Sigler began to look for a group to develop, and through Jackie Ellis he met the TNJs (T for Trenton, NJ for New Jersey), a vocal group that built up a strong reputation around the Tri-state area. Backing the TNJs were a band called Instant Funk. The nucleus of the band was bassist Raymond Earl and the Miller brothers, guitarist Kim Miller and drummer Scotty Miller. One Sigler-produced single released, "I Think I'm Falling in Love," was issued by a local Newark label. In 1972, Sigler was given the go-ahead by PIR to start cutting tracks on himself as a singer and brought Instant Funk and the TNJs into the studio. The first single was the sweet as candy ballad "Regina." Another single, a remake of Bobby Lewis' "Tossin' and Turnin,'' gave Sigler his first chart hit (number 38 R&B) since "Let the Good Times Roll."
In 1974, PIR issued two albums by Sigler, "That's How Long I'll Be Loving You" (a slow churchy remake of the O'Jays' "Love Train") and "Keep Smilin'." 1976's "My Music" had the ethereal heart-tugging ballad "Somebody Loves You" and Sigler's Opals tribute, "Just Let Me Love You Tonight." Though most tracks on Sigler's PIR albums have backing tracks by MFSB, a significant number (including the whole My Music album) feature the Instant Funk rhythm section. The section can also be heard on hits by the O'Jays, Archie Bell & the Drells, Evelyn "Champagne" King, Harold Melvin and the Blue Notes, and others.
With the Philly soul sound so hot, Sigler got a chance to work with a number of acts as a writer and/or producer, including the Whispers, Ecstacy, Passion and Pain, and Carl Carlton. He cut tracks for artists on Curtis Mayfield's Curtom label, including Mayfield himself ("Trippin' Out"), and made a duet album with Barbara Mason. In 1976, Sigler got Instant Funk an album deal with Gamble & Huff's TSOP label. The album, Get Down on the Philly Jump, had two singles that were popular in the disco clubs, the title track and "It Ain't Reggae (But It Sho Is Funky)."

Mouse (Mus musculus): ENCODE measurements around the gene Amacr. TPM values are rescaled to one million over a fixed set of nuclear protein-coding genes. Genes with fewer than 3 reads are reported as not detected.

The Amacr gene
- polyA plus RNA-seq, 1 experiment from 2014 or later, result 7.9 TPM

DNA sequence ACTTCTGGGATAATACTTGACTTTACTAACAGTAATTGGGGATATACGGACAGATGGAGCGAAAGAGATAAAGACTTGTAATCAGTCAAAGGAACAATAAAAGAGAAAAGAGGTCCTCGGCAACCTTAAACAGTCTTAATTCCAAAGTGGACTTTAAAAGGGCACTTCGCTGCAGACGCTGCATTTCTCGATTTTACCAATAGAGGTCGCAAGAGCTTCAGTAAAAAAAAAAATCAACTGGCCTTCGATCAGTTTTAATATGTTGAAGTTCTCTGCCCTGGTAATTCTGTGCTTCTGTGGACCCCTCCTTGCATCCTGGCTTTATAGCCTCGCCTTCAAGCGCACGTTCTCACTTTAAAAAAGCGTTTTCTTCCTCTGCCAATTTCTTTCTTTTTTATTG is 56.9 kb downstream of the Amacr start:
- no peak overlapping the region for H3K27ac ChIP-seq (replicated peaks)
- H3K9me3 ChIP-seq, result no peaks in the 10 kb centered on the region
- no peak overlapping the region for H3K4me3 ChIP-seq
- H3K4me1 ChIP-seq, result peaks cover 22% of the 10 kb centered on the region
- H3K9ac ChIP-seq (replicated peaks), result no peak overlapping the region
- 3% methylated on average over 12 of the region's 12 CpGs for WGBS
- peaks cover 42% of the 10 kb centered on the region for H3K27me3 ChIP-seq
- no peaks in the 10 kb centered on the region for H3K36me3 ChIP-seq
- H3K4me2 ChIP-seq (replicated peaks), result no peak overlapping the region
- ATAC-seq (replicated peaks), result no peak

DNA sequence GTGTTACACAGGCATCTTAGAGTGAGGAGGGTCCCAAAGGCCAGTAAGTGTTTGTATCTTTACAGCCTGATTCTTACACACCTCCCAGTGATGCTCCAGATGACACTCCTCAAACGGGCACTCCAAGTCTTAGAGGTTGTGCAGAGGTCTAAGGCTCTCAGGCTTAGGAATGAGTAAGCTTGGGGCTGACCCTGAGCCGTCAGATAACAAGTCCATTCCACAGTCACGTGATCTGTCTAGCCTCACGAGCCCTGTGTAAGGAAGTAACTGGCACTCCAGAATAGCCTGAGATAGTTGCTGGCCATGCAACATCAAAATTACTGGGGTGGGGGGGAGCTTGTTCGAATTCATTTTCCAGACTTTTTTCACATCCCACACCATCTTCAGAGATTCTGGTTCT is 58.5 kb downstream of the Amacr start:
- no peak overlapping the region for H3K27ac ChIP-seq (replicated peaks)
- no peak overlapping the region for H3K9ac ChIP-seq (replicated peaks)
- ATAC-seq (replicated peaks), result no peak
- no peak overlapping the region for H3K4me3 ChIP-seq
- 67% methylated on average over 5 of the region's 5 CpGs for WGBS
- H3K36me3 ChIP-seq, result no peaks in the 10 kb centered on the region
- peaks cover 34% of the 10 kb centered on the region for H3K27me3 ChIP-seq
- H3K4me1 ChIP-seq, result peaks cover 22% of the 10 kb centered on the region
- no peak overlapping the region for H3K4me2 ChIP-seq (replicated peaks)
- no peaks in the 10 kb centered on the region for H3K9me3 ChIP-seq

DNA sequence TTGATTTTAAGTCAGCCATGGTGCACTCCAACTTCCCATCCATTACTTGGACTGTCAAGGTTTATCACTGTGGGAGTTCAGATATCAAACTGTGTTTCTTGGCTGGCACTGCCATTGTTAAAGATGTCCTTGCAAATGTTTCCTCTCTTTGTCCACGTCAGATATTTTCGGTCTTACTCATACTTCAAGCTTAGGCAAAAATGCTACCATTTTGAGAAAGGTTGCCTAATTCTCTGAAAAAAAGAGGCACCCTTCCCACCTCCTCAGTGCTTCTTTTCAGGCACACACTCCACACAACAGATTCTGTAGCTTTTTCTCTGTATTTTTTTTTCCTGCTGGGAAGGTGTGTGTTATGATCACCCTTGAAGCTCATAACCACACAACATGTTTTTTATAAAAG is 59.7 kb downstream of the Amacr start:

In 1978, Sigler, bringing along Instant Funk, switched to Goldmind, a label started by MFSB guitarist Norman Harris and distributed by Salsoul Records. With his first release for the label, Sigler scored his first Top Ten R&B single with "Let Me Party With You (Party, Party, Party)." The album of the same name was a smash in disco clubs. When Goldmind folded, all of its acts were transferred to Salsoul. About a year after its release and thanks to a Larry Levan remix, "I Got My Mind Made Up (You Can Get It Girl)" went on to be Instant Funk's breakthrough hit (number one R&B). Both the single and the album Instant Funk went gold. Just like at PIR, Sigler and Instant Funk worked with the acts on Salsoul -- Loleatta Holloway, Double Exposure, and First Choice -- as well as acts on other labels.
In the early '80s, Salsoul ceased operations. Sigler continued to write and produce, hitting with "Somebody Loves You Baby" (co-written with Eugene "Lambchops" Curry), a million-seller for Patti Labelle, and taking Shirley Jones, formerly of PIR sister act the Jones Girls, to number one R&B with "Do You Get Enough Love" in August of 1986. He even releases an occasional single. Instant Funk toured for a few years then disbanded.
Sigler still works with Raymond Earl (Patti Labelle's Gems LP, off-Broadway play 20th Century R&B) and both collaborated on some of the final tracks of Phyllis Hyman, PIR veterans Lou Rawls, Billy Paul, recent PIR signee Stephanie Mills, and the band PLEX. ~ Ed Hogan, Rovi